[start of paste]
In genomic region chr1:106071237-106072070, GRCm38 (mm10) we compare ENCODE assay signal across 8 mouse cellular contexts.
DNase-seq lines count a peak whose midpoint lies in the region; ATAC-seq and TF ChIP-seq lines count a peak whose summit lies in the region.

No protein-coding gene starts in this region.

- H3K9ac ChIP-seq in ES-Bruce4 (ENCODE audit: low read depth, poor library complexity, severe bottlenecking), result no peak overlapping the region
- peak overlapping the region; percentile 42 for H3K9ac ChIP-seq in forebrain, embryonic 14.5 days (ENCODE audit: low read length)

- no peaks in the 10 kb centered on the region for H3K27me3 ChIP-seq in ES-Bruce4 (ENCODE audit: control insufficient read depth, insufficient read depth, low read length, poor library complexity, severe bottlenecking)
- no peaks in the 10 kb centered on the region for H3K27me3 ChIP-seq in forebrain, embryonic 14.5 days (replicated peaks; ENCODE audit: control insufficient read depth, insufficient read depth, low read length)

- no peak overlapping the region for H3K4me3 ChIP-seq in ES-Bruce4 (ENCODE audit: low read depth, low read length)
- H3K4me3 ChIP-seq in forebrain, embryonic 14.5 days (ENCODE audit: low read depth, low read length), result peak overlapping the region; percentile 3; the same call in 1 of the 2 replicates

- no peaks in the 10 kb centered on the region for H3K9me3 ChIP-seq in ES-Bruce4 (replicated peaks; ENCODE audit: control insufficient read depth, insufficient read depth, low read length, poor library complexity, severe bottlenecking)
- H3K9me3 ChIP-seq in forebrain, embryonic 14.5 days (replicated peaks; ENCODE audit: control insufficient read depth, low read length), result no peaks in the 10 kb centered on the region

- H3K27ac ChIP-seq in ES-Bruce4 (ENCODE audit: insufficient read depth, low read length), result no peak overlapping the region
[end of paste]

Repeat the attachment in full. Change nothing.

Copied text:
In genomic region chr1:106071237-106072070, GRCm38 (mm10) we compare ENCODE assay signal across 8 mouse cellular contexts.
DNase-seq lines count a peak whose midpoint lies in the region; ATAC-seq and TF ChIP-seq lines count a peak whose summit lies in the region.

No protein-coding gene starts in this region.

- H3K9ac ChIP-seq in ES-Bruce4 (ENCODE audit: low read depth, poor library complexity, severe bottlenecking), result no peak overlapping the region
- peak overlapping the region; percentile 42 for H3K9ac ChIP-seq in forebrain, embryonic 14.5 days (ENCODE audit: low read length)

- no peaks in the 10 kb centered on the region for H3K27me3 ChIP-seq in ES-Bruce4 (ENCODE audit: control insufficient read depth, insufficient read depth, low read length, poor library complexity, severe bottlenecking)
- no peaks in the 10 kb centered on the region for H3K27me3 ChIP-seq in forebrain, embryonic 14.5 days (replicated peaks; ENCODE audit: control insufficient read depth, insufficient read depth, low read length)

- no peak overlapping the region for H3K4me3 ChIP-seq in ES-Bruce4 (ENCODE audit: low read depth, low read length)
- H3K4me3 ChIP-seq in forebrain, embryonic 14.5 days (ENCODE audit: low read depth, low read length), result peak overlapping the region; percentile 3; the same call in 1 of the 2 replicates

- no peaks in the 10 kb centered on the region for H3K9me3 ChIP-seq in ES-Bruce4 (replicated peaks; ENCODE audit: control insufficient read depth, insufficient read depth, low read length, poor library complexity, severe bottlenecking)
- H3K9me3 ChIP-seq in forebrain, embryonic 14.5 days (replicated peaks; ENCODE audit: control insufficient read depth, low read length), result no peaks in the 10 kb centered on the region

- H3K27ac ChIP-seq in ES-Bruce4 (ENCODE audit: insufficient read depth, low read length), result no peak overlapping the region